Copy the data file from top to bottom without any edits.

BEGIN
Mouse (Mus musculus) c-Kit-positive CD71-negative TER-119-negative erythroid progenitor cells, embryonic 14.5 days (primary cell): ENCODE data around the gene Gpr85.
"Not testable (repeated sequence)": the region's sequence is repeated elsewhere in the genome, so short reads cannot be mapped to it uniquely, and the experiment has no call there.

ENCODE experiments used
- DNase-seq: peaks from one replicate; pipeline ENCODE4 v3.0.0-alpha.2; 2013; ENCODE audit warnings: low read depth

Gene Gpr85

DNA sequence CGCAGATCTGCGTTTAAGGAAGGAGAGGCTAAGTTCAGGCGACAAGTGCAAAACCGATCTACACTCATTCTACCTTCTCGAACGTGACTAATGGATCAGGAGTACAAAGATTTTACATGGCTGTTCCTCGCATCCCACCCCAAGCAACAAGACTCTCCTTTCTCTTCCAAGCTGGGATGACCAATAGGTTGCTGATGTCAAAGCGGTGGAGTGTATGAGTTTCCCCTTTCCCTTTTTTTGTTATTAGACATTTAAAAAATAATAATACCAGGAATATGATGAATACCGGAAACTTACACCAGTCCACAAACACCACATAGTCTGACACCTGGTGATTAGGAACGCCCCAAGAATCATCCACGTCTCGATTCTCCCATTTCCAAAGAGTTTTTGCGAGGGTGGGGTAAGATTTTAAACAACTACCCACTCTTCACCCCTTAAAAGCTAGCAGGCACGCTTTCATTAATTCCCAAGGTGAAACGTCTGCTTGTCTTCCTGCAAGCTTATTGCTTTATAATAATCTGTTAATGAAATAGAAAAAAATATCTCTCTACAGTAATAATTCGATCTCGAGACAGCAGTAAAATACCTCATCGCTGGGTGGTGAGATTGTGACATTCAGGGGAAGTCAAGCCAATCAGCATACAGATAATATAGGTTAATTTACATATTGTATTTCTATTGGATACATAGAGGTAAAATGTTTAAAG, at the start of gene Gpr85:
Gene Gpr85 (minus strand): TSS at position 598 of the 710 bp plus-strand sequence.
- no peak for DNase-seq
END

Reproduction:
Mouse (Mus musculus) c-Kit-positive CD71-negative TER-119-negative erythroid progenitor cells, embryonic 14.5 days (primary cell): ENCODE data around the gene Gpr85.
"Not testable (repeated sequence)": the region's sequence is repeated elsewhere in the genome, so short reads cannot be mapped to it uniquely, and the experiment has no call there.

ENCODE experiments used
- DNase-seq: peaks from one replicate; pipeline ENCODE4 v3.0.0-alpha.2; 2013; ENCODE audit warnings: low read depth

Gene Gpr85

DNA sequence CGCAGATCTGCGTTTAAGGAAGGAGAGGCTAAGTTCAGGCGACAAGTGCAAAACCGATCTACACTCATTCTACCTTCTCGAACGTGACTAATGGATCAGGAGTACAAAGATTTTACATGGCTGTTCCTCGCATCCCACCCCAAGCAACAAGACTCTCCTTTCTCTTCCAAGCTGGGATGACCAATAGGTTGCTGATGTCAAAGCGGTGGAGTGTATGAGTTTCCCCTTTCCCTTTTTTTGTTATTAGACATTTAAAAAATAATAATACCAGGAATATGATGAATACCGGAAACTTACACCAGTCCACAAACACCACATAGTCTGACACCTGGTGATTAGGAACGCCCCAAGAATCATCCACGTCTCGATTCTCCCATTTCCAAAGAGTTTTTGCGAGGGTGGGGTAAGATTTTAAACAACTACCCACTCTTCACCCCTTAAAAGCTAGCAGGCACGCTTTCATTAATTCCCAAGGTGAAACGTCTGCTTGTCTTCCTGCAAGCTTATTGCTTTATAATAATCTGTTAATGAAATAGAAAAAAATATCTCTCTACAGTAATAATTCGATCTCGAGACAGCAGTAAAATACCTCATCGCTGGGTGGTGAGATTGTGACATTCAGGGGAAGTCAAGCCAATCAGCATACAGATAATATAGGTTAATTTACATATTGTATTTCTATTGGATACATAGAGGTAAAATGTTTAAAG, at the start of gene Gpr85:
Gene Gpr85 (minus strand): TSS at position 598 of the 710 bp plus-strand sequence.
- no peak for DNase-seq